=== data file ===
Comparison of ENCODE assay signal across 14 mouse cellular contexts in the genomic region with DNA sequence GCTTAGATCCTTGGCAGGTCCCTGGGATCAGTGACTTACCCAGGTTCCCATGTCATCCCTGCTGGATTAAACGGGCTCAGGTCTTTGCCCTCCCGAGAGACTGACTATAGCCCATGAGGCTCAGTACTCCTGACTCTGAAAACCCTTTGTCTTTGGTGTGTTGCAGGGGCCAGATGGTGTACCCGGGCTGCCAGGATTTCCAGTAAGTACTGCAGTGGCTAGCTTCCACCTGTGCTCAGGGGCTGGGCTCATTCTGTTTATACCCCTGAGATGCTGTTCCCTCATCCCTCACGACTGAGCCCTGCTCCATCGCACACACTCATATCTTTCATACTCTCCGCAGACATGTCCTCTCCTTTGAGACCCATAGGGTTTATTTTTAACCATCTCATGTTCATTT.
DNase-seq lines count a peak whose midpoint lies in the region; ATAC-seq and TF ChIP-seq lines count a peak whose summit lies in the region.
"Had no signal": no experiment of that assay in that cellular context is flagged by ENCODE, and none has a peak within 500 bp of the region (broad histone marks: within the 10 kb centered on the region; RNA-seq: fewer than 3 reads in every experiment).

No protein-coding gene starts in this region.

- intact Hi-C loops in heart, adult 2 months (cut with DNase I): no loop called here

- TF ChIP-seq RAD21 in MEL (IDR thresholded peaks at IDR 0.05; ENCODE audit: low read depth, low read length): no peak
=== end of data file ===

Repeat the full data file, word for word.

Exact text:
Comparison of ENCODE assay signal across 14 mouse cellular contexts in the genomic region with DNA sequence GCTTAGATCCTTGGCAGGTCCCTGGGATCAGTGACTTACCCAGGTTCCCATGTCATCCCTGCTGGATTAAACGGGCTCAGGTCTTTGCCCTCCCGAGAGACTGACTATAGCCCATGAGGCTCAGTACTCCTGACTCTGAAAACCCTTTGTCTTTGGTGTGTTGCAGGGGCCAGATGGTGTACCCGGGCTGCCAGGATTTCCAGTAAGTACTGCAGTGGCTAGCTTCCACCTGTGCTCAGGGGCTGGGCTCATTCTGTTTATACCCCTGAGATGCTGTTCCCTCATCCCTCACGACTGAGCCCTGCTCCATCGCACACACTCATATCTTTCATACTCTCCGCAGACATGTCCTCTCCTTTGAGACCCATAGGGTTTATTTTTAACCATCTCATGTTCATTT.
DNase-seq lines count a peak whose midpoint lies in the region; ATAC-seq and TF ChIP-seq lines count a peak whose summit lies in the region.
"Had no signal": no experiment of that assay in that cellular context is flagged by ENCODE, and none has a peak within 500 bp of the region (broad histone marks: within the 10 kb centered on the region; RNA-seq: fewer than 3 reads in every experiment).

No protein-coding gene starts in this region.

- intact Hi-C loops in heart, adult 2 months (cut with DNase I): no loop called here

- TF ChIP-seq RAD21 in MEL (IDR thresholded peaks at IDR 0.05; ENCODE audit: low read depth, low read length): no peak